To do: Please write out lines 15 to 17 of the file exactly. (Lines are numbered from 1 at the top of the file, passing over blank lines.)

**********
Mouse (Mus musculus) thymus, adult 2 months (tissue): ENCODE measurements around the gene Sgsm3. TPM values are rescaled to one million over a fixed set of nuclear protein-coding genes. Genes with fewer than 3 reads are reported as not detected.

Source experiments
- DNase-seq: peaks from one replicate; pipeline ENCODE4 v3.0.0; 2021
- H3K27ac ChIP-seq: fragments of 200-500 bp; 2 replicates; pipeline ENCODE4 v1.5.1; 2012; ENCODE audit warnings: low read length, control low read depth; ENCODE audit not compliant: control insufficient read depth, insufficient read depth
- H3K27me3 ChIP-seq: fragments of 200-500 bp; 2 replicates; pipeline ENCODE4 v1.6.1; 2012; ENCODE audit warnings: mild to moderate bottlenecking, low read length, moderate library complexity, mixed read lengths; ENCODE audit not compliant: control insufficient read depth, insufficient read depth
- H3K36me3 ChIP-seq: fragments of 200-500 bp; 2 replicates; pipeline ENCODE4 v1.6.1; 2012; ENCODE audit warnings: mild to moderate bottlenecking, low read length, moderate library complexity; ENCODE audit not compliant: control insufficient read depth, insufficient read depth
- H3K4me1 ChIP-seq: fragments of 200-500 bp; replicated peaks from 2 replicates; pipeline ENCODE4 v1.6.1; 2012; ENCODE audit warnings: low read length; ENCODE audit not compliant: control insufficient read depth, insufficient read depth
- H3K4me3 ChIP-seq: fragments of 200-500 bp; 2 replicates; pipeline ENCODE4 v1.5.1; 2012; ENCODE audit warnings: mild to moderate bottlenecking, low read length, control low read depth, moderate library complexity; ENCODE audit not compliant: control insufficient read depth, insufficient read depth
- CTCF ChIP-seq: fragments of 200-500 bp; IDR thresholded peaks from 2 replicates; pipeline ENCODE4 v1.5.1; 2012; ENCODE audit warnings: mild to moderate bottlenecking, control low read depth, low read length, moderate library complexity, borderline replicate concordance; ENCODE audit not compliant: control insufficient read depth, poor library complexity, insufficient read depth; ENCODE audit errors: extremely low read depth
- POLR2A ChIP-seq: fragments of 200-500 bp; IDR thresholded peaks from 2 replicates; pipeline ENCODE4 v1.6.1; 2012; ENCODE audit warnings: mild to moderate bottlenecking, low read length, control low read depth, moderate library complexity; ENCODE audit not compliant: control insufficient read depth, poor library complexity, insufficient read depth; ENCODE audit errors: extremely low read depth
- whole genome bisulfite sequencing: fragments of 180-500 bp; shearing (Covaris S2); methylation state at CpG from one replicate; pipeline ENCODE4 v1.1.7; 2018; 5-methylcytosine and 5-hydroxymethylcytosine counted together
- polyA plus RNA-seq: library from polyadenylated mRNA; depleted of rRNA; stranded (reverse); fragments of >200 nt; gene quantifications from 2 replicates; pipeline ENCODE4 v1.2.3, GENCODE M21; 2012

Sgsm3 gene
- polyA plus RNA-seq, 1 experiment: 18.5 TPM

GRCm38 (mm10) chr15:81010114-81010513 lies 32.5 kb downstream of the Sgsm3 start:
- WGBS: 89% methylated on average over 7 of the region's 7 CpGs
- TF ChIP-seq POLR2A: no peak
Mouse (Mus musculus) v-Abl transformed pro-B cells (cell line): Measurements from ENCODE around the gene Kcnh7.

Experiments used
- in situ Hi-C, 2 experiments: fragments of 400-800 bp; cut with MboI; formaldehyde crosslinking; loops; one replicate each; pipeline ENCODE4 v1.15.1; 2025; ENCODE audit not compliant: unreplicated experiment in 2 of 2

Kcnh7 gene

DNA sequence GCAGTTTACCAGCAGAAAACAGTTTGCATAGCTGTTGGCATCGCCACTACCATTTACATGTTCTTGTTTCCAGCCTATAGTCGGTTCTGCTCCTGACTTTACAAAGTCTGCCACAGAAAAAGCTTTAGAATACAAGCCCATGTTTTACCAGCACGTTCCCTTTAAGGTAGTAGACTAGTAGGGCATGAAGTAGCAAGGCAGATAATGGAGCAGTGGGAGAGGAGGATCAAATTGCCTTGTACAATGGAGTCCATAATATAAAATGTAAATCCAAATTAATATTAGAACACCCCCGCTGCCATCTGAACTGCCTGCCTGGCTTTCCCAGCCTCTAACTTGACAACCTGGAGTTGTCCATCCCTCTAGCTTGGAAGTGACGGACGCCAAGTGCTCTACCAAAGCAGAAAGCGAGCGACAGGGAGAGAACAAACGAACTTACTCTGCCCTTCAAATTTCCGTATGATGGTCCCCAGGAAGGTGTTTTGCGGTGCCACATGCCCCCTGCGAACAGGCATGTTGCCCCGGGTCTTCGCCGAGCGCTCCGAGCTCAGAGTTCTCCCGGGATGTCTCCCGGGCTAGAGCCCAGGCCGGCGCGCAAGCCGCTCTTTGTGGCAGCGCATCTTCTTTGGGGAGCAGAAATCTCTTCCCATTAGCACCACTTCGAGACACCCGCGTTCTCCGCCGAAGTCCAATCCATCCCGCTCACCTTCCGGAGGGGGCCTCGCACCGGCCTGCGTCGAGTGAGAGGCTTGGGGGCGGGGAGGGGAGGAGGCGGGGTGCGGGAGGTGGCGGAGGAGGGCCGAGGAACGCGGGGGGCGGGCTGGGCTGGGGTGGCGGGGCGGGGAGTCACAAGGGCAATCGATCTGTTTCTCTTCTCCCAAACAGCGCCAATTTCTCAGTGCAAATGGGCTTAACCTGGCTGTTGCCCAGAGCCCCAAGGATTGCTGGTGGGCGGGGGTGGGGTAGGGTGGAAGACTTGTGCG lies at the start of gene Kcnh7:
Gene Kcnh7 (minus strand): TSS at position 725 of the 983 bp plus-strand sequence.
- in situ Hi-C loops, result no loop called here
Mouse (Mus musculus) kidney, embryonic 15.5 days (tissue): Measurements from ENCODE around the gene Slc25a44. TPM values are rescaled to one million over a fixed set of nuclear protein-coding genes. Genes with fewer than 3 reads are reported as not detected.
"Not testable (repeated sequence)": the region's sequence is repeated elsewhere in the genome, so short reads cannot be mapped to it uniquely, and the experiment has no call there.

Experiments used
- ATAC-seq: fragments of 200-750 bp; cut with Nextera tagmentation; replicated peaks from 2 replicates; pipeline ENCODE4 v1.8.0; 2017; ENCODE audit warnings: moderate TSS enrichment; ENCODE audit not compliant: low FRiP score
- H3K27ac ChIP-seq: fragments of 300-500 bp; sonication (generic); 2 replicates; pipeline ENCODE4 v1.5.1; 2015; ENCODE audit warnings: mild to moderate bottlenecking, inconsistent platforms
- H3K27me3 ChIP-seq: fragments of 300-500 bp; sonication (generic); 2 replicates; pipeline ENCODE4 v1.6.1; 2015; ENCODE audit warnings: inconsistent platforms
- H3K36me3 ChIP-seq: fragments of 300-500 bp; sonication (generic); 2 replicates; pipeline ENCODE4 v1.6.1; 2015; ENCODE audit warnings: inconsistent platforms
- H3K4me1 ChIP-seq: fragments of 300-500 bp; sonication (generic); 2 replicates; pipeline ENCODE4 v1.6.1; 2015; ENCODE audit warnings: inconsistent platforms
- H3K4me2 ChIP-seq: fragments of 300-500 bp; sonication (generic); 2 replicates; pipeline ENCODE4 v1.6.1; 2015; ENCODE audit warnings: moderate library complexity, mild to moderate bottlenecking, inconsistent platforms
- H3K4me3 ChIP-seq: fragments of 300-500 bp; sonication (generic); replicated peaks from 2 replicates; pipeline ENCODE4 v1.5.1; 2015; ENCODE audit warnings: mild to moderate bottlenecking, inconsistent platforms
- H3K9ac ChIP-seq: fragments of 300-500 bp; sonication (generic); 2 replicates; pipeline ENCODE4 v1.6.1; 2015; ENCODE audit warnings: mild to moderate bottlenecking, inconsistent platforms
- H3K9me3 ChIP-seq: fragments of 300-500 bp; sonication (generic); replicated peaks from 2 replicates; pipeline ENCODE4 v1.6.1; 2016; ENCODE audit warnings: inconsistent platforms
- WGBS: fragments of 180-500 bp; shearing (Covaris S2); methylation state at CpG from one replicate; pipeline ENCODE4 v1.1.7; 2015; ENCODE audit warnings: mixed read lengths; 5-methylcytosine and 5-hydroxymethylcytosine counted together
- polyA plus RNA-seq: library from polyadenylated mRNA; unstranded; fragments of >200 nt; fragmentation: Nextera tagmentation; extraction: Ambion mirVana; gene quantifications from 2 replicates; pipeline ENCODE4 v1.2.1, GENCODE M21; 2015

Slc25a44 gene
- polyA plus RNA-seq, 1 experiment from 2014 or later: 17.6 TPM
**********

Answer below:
GRCm38 (mm10) chr15:81010114-81010513 lies 32.5 kb downstream of the Sgsm3 start:
- WGBS: 89% methylated on average over 7 of the region's 7 CpGs
- TF ChIP-seq POLR2A: no peak